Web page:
What does Leo Tolstoy mean by “God Sees the Truth, But Waits”? Analyze this title.

What Leo Tolstoy means by “God Sees the Truth, But Waits” is that God moves in mysterious ways. In other words, God doesn't always act in the way we would expect him to act. That doesn't mean, however, that God isn't always aware of the truth. It's just that we, as imperfect creatures, don't see the truth in the way that God sees it.

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The structure of the short story "God Sees the Truth, But Waits" by Leo Tolstoy consists of two major events in the life of Ivan Dmitrich Aksionov, a Russian merchant. In the first part of the story, he is young and handsome and has a wife and family. He sets off for a trade fair. On the way, he is falsely accused of committing a murder and arrested. Because the murder weapon is found in his luggage, he is unable to defend himself. After a final tearful farewell to his wife, Aksionov is sent off to a hard labor camp in Siberia.

The next incident takes place twenty-six years later. Aksionov is still in the Siberian prison camp. He is now old and gray. A prisoner named Makar, who turns out to be the real murderer, arrives. Aksionov finds out that Makar is the man who really killed the other merchant twenty-six years ago. Makar digs an escape tunnel, and Aksionov knows it but does not turn him in. The repentant Makar confesses to the crime, but by the time Aksionov's pardon arrives, he has already died.

Although Tolstoy was eventually excommunicated by the Russian Orthodox Church, he was a deeply religious man, and this story is a reflection of his strongly held beliefs. To understand the proverb that comprises the title of this story, we have to consider God as a central but unseen character. After Aksionov's imprisonment in Siberia, he buys a book called The Lives of the Saints and prays often. He is respected by the prison authorities and by his fellow prisoners. However, deep in his heart he carries the pain of his unjust arrest and imprisonment. That's why when he finds out that Makar is the real killer, he becomes so angry and miserable. He does not find peace until he decides to forgive Makar and not turn him in. Makar, in turn, decides to confess to the authorities so that Aksionov can be freed.

It would be simplistic to claim that the title of the story means that truth eventually wins out over falsehood, because in a materialistic sense, this does not happen. Although the truth does come out, Aksionov never gets to enjoy his freedom. He dies in prison. The title "God Sees the Truth, But Waits" has mainly a spiritual application in this story. The real triumph is when Aksionov lets go of his anger and misery, proclaims to Makar that "God will forgive you," and finds peace. His heart grows light, the desire to return home leaves him, and he only longs for death. In reference to the title, God sees the truth that Aksionov will only find peace when he lets go of his anger and misery, but he waits for Aksionov to see this for himself.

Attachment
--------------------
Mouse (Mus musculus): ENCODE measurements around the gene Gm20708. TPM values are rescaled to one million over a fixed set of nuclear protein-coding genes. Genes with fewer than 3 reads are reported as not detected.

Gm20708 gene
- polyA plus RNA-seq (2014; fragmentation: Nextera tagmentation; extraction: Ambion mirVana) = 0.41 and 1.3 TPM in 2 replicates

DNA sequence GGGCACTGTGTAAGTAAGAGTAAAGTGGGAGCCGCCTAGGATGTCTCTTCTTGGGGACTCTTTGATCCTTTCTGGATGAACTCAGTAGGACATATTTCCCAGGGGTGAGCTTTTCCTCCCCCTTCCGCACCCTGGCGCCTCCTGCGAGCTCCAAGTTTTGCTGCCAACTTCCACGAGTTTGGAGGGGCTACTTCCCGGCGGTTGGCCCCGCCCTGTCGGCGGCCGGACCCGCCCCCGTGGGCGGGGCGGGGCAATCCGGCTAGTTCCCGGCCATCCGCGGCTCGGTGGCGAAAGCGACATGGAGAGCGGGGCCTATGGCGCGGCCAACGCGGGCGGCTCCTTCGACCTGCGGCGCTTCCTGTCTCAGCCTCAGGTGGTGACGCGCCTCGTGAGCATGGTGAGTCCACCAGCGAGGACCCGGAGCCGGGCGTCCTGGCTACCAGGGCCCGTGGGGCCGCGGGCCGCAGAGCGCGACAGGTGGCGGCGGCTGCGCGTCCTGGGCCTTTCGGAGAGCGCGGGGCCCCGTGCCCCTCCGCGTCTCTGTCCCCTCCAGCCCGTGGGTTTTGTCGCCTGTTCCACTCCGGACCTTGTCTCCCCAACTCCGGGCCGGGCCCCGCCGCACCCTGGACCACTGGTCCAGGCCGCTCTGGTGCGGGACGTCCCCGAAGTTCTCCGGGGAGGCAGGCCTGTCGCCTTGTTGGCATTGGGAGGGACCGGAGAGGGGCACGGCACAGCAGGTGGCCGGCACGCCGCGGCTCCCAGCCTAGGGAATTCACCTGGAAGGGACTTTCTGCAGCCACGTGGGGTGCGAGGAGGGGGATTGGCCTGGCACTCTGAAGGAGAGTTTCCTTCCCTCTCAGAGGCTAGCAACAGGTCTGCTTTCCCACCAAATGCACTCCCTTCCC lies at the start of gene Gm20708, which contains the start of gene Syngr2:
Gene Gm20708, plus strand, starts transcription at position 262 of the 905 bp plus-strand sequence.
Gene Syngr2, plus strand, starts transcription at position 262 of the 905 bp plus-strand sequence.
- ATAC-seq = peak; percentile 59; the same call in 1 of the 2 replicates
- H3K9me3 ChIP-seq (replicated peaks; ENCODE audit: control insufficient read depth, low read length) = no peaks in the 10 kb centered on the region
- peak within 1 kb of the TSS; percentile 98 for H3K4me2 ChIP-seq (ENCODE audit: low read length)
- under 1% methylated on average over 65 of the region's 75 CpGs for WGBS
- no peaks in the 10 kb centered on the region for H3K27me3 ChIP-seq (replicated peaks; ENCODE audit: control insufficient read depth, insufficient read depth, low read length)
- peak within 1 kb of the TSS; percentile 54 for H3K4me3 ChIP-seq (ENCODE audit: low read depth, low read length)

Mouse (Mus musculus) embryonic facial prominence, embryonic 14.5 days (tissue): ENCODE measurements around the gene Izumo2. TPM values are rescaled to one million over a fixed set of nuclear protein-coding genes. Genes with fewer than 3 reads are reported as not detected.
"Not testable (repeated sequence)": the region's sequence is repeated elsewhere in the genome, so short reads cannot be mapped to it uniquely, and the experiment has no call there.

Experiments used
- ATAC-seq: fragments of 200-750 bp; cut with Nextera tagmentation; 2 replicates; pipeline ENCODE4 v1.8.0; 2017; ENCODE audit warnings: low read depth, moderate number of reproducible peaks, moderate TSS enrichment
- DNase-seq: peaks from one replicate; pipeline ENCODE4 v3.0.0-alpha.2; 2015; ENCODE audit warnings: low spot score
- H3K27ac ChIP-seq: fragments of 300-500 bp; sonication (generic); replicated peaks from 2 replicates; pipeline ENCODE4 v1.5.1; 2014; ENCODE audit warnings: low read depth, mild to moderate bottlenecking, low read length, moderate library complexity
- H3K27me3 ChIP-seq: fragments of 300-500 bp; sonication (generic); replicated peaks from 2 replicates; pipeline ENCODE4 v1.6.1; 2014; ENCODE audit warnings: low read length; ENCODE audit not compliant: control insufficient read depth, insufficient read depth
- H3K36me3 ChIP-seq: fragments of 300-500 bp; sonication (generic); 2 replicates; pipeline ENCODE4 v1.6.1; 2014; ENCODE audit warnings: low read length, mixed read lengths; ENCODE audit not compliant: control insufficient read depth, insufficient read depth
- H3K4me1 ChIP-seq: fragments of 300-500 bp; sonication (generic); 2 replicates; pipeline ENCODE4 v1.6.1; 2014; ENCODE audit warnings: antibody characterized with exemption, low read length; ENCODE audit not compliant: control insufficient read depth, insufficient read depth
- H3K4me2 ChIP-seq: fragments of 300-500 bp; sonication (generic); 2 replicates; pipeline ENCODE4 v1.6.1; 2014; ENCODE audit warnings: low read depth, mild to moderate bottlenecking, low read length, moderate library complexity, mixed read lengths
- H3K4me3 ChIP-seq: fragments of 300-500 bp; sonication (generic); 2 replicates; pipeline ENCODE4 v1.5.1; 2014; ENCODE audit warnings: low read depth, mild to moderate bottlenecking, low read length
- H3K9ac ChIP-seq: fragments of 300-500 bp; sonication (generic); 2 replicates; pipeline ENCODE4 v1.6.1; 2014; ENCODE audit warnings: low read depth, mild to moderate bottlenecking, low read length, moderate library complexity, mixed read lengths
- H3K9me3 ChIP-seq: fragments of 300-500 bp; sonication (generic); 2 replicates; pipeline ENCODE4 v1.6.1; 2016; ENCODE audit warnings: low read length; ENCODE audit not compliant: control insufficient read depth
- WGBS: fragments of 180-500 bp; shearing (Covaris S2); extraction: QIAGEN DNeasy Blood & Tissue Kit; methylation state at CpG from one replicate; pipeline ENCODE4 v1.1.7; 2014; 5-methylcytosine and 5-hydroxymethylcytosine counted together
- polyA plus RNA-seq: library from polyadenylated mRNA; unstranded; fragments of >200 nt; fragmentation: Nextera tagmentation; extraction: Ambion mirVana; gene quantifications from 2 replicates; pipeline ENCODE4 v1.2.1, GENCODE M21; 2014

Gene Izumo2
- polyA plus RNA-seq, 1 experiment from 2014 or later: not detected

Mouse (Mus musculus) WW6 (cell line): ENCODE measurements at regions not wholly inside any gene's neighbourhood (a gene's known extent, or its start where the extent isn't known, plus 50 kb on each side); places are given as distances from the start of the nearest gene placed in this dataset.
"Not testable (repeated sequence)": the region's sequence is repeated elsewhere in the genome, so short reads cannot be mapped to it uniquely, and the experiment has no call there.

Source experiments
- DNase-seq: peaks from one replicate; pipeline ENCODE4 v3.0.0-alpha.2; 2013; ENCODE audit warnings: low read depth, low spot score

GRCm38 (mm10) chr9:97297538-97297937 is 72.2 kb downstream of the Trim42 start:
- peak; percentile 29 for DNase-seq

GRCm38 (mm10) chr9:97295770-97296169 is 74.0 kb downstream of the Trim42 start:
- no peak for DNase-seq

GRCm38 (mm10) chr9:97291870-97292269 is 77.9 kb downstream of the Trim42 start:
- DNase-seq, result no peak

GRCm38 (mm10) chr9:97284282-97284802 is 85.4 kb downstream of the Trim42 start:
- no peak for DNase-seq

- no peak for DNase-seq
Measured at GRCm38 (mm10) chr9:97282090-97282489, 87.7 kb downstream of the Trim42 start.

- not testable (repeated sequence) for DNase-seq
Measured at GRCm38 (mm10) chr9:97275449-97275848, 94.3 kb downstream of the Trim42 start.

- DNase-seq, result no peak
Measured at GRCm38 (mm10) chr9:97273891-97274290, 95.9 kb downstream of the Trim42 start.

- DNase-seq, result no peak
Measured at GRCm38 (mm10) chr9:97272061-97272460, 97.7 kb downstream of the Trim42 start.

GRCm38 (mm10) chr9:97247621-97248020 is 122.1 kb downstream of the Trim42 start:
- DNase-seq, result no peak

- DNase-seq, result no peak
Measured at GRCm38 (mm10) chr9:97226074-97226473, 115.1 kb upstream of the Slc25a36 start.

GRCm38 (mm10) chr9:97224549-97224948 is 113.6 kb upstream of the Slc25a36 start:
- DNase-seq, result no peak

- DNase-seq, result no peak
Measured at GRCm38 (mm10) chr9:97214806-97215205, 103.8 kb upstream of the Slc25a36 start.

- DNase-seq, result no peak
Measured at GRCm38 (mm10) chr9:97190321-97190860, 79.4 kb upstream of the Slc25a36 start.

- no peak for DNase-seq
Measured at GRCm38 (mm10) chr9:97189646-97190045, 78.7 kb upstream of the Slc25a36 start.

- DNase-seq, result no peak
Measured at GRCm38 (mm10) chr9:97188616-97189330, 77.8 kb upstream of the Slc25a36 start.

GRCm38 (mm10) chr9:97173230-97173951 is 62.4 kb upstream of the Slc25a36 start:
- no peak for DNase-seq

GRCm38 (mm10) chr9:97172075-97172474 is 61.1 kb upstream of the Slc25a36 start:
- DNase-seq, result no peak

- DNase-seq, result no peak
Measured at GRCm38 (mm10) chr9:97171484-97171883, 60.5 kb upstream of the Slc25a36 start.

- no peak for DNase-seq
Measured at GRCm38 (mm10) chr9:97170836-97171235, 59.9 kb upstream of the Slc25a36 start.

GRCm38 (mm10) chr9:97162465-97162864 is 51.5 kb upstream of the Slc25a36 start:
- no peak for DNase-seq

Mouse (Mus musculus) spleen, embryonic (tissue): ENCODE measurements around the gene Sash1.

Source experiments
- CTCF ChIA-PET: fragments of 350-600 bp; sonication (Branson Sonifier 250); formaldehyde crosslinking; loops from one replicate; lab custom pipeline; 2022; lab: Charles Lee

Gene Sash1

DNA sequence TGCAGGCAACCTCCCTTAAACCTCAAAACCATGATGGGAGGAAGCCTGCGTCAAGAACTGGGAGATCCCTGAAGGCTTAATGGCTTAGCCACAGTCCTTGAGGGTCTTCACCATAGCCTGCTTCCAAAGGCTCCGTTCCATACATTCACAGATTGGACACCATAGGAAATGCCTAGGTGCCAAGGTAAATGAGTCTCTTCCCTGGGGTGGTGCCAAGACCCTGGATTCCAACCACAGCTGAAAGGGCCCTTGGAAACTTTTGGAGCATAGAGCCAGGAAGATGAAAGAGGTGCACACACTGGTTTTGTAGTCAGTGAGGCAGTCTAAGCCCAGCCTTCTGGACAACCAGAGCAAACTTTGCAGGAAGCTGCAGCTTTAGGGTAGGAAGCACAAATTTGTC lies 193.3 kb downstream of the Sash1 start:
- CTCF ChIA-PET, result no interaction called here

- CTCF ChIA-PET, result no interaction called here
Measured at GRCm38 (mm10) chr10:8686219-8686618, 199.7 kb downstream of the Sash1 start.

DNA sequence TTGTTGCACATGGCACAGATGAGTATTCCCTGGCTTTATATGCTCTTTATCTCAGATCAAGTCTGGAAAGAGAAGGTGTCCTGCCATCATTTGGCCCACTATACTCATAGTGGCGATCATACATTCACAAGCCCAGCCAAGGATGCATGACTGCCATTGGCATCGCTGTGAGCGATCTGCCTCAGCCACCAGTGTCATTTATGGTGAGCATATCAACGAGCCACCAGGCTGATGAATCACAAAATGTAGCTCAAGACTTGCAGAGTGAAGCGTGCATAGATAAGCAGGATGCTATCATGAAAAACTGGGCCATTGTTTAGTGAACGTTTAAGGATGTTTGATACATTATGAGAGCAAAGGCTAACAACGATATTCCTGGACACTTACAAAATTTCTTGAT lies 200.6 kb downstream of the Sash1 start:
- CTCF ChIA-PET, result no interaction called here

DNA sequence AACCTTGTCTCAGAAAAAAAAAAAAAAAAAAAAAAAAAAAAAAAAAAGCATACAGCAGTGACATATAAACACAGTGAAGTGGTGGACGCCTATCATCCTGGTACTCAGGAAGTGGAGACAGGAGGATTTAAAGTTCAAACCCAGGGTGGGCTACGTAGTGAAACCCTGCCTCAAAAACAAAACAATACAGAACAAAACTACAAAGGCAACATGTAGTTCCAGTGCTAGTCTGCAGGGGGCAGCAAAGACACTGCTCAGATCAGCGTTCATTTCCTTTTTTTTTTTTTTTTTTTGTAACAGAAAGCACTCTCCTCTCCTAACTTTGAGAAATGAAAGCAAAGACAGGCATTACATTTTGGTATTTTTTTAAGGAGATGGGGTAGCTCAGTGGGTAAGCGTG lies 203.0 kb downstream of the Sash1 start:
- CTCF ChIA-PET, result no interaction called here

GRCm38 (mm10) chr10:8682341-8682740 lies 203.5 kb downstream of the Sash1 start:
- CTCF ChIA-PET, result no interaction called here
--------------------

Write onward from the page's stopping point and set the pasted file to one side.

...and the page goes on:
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God sees the truth of Aksionov's innocence. He knows that Aksionov did not stab the merchant to death at the inn where they were both staying. He also knows that Makar was the real murderer; he knows that he is the guilty one.

And yet, poor old Aksionov festers in a Siberian prison for twenty-six years, while Makar gets away for the most serious crime of all. This unfortunate state of affairs would lead some to ask why God did nothing to prevent such an appalling miscarriage of justice from taking place. God saw the truth but waited instead of meting out instant divine justice.

But Tolstoy's understanding of God is much more complicated than that. Though a highly unorthodox Christian in many respects, Tolstoy was at least conventional enough to believe that God works in mysterious ways, His wonders to perform.

This means that, what from our perspective may not look like justice at all, is indeed just from God's perspective. God sees everything, whereas we, as imperfect humans, only see a relatively small part of a much bigger picture. That being the case, we should have complete faith that God will bring justice, that He will judge men for their actions and act accordingly.

Divine justice, perfect in every way, is contrasted sharply in the story with the imperfections of the criminal justice system that condemned an innocent man to prison. God has His own ways, and it is therefore wrong of us to judge Him by His own standards. All that we can do is to place our faith in the Almighty and be certain that He sees the truth and will always ensure justice, even if, from our limited viewpoints, we can see no justice in the world.

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It is important not to neglect the last two words of the title: "But Waits." 

An important element of the story is that the truth comes out, but only after waiting a long time.  The reader knows from the very beginning that Aksionov is innocent; a clever reader also figures out fairly early that Makar Semyonich must be the real villain.  Justice, however, is not arrived at until the very end of the story, when--years later after the crime--Makar confesses and Aksionov dies a contented man.

The "moral" of the story is debatable.  Is Tolstoy saying that we must have faith that God will eventually bring justice to every situation?  Or is he cynically pointing out that justice sometimes arrives too late?  That is for you, the reader, to decide.

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